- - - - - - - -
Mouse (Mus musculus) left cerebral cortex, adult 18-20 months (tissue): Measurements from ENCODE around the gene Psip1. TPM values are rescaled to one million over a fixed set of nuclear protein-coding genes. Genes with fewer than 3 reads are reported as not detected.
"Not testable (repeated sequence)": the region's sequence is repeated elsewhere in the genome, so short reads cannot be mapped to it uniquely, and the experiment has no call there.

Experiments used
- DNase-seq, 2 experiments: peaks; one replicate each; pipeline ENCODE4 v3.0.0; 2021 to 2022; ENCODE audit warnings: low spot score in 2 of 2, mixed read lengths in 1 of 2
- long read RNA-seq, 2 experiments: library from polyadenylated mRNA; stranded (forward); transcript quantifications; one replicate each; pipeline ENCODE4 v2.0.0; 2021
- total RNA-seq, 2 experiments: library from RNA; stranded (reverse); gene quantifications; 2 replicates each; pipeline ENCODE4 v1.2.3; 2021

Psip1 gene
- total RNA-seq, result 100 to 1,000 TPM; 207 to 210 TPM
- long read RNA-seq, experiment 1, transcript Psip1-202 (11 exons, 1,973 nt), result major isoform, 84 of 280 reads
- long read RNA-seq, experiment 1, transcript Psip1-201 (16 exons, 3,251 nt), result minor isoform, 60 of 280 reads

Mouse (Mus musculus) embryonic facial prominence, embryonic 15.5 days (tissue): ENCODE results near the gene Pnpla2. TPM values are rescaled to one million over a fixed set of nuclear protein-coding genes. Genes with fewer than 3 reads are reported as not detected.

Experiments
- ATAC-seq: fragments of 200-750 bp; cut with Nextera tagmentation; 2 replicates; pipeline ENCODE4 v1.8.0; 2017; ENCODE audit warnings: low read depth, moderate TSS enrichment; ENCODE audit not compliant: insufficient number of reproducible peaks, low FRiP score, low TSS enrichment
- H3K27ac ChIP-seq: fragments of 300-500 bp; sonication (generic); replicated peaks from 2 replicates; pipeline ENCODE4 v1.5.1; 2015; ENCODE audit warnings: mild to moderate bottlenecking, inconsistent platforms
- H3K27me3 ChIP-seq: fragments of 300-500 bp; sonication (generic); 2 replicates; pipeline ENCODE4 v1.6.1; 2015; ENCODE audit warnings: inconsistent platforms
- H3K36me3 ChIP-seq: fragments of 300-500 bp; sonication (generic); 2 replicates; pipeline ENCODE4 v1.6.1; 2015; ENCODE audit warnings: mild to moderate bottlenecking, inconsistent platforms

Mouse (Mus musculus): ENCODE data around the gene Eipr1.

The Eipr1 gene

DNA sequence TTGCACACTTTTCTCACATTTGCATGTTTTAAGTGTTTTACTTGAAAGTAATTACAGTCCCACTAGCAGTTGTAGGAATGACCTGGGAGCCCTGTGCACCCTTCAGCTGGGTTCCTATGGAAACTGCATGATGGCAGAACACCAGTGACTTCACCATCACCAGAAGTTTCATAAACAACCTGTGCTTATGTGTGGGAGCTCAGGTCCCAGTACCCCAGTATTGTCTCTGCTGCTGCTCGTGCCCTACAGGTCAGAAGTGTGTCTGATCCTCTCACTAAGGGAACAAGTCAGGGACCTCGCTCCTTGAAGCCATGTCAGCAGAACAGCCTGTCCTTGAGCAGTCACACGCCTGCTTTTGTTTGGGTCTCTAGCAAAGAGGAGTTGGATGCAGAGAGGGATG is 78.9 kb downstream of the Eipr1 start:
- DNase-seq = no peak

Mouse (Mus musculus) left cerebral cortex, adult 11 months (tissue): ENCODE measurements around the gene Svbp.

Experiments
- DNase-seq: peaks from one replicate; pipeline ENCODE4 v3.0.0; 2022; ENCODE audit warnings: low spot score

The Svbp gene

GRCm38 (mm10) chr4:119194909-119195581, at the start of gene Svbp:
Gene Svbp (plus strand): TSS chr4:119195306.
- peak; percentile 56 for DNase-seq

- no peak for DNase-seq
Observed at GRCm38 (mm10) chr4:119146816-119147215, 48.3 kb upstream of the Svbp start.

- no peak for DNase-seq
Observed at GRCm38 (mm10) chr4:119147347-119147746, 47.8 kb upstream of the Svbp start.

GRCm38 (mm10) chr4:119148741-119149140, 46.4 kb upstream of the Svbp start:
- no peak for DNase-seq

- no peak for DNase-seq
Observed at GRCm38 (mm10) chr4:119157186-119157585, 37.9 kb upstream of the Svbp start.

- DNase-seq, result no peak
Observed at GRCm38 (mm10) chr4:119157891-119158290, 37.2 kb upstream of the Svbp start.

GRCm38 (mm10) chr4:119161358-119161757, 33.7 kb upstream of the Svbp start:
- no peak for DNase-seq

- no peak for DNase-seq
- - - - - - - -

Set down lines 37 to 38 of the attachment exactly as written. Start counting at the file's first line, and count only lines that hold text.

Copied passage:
Observed at GRCm38 (mm10) chr4:119157891-119158290, 37.2 kb upstream of the Svbp start.

GRCm38 (mm10) chr4:119161358-119161757, 33.7 kb upstream of the Svbp start: